Straight Talk Leaves Him Out of Work Again
Howard Robbins has talked his way into unemployment again.
Some months ago, I told you how Robbins, 24, was fired as a security guard in Sorrento Valley after urging an engineering firm to recycle its trash.
Since then, he signed up with Volt Temporary Services, which found him a $6.30-an-hour job with a contractor who is remodeling the Marriott Residency Inn in La Jolla.
Things were jolly until Robbins discovered that his pay was only 52% of the hourly amount the contractor was paying Volt.
Robbins remembered seeing a video at Volt saying that employees got 72.9% of the amount that employers pay Volt. He talked with the Volt manager in Clairemont about the discrepancy.
Robbins says the manager informed him that the contractor had just notified her that Robbins’ services were no longer required. Robbins felt he was being snookered.
Leon Boone, the contractor, said he was sorry to lose a hard worker like Robbins:
“Volt called and said Howard had been reassigned and wouldn’t be coming back. They told me that they had concerns about him because he had raised some questions about how much he was being paid.”
The Volt manager in Clairemont won’t discuss Robbins. Neither will the Volt regional supervisor in Orange County, who suggested that I was a spy for a rival job agency.
After several days, the supervisor told Robbins that he could return to work if Boone approved. But Boone already had received a replacement worker from Volt and had no openings.
Robbins, a business major at Mesa College, is out of luck and out of work.
He knows he may suffer further lumps unless he learns to bend a bit in pursuit of a paycheck. He has a solution:
“I think I should work for myself.”
Sounds like a good idea.
Looking for a Connection
Here and there.
* Money and politics.
The district attorney’s office is looking at an accusation by disaffected Sierra Clubber Mark Zerbe about an alleged plan (never carried out) to use the Sierra Club to funnel money from Hartson Medical Service to the City Council campaign of Linda Bernhardt.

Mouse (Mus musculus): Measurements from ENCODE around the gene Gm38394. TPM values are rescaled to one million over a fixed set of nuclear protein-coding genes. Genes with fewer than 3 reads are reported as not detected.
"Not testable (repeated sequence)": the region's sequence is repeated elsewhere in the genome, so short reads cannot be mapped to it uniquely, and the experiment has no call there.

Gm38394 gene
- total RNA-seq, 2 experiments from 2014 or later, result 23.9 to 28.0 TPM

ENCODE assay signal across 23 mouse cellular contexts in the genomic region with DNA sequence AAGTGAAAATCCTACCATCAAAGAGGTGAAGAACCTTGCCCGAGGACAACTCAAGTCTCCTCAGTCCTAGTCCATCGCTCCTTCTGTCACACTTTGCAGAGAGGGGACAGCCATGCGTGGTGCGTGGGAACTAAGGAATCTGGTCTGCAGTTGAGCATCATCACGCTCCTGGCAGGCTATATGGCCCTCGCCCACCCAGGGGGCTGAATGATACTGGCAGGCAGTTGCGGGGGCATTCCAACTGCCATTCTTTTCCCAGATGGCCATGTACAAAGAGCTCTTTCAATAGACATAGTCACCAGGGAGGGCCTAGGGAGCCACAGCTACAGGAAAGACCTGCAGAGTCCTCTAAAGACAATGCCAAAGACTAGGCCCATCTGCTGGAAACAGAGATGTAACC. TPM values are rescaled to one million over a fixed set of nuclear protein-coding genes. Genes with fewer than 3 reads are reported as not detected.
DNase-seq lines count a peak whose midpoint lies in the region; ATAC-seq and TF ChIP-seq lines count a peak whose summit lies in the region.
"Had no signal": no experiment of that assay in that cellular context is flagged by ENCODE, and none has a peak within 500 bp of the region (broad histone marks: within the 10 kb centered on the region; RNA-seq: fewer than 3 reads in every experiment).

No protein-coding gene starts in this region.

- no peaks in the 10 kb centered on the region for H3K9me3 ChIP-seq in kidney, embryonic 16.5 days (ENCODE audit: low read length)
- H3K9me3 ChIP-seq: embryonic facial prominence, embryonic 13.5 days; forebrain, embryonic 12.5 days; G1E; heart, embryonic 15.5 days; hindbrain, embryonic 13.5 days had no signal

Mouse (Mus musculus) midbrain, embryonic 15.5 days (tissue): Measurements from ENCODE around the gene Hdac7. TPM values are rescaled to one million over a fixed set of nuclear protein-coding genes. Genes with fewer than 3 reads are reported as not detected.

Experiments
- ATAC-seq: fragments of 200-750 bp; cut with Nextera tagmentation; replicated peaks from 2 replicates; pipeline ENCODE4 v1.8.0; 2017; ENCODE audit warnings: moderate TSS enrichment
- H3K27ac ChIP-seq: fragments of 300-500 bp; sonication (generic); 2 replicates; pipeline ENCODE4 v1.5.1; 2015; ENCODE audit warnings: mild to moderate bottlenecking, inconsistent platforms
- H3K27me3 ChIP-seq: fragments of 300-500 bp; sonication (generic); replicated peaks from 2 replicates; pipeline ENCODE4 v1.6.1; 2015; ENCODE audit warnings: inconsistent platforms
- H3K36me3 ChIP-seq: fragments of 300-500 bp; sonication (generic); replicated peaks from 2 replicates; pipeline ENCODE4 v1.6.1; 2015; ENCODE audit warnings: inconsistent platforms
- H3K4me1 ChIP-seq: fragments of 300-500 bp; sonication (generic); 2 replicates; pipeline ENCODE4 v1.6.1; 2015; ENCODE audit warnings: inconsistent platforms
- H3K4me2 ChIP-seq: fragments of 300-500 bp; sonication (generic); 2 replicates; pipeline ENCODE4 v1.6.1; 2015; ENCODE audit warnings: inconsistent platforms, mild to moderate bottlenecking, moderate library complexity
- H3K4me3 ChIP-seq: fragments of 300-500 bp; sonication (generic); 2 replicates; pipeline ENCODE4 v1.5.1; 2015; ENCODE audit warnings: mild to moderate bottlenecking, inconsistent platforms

* Even the mansion market is feeling the real estate chill.
Four longtime firms at Rancho Santa Fe are merging for self preservation.
Coldwell Banker and RSF Acreage & Homes will join; the same for Grubb & Ellis and Crosby Real Estate.
* Sixteen San Diego cops and 20 San Diego County sheriff’s deputies have been called to active duty as military reservists.
Highest-ranking is Sheriff’s Capt. Bob Apostolos, in charge of the Encinitas station.
* The Naval Health Research Center in San Diego is studying how to prevent dehydration among U.S. troops in Saudi Arabia.
Volunteers wearing 60-pound packs spend two hours on treadmills in 120-degree heat. Four liquids are being tested, including Gatorade.
What Price Friendship?
* How soon they forget.
When Don R. Dixon was living fancy in Solana Beach, he traveled in impressive local circles: business, religious (he gave to Catholic charities) and political (he gave to Rep. Bill Lowery).
But now he’s been convicted of savings-and-loan fraud in Dallas.
Of 80 letters submitted to the judge asking for leniency, not one came from San Diego County.
* Danke schoen.
Pete Wilson issued a press release last week thanking his “old friend” Wayne Newton for agreeing to perform at his inaugural bash in Sacramento.
It’s unclear, though, how close the governor-elect and the Las Vegas headliner are.
When asked to name his favorite Newton song, Wilson said, “The Battle Hymn of the Republic.” (P.S.: Newton attended high school with Wilson’s wife, Gayle.)